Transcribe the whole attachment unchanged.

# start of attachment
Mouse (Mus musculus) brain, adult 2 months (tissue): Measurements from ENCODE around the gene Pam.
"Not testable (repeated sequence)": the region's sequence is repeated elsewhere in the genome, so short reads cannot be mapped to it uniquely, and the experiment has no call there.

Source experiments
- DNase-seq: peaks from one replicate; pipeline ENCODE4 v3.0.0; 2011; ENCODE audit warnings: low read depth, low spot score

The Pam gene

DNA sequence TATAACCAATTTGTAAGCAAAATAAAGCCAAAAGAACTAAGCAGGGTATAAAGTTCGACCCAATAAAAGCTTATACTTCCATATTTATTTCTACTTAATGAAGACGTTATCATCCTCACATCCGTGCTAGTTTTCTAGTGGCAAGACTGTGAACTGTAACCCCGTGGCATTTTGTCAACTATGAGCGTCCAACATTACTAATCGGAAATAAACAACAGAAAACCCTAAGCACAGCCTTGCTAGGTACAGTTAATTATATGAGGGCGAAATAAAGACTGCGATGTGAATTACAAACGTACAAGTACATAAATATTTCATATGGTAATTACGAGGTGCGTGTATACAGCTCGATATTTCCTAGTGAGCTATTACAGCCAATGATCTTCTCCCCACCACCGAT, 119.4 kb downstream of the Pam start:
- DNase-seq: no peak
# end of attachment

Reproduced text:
Mouse (Mus musculus) brain, adult 2 months (tissue): Measurements from ENCODE around the gene Pam.
"Not testable (repeated sequence)": the region's sequence is repeated elsewhere in the genome, so short reads cannot be mapped to it uniquely, and the experiment has no call there.

Source experiments
- DNase-seq: peaks from one replicate; pipeline ENCODE4 v3.0.0; 2011; ENCODE audit warnings: low read depth, low spot score

The Pam gene

DNA sequence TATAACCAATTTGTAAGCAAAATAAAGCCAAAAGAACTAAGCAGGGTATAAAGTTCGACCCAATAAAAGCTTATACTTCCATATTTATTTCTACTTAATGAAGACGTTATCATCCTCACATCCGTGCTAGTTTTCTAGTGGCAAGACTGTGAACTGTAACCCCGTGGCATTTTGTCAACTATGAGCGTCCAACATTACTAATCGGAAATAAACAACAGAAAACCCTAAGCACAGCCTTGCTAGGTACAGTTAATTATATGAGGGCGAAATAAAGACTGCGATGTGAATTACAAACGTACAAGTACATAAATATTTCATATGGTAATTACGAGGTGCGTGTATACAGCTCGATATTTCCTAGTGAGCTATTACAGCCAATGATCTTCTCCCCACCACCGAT, 119.4 kb downstream of the Pam start:
- DNase-seq: no peak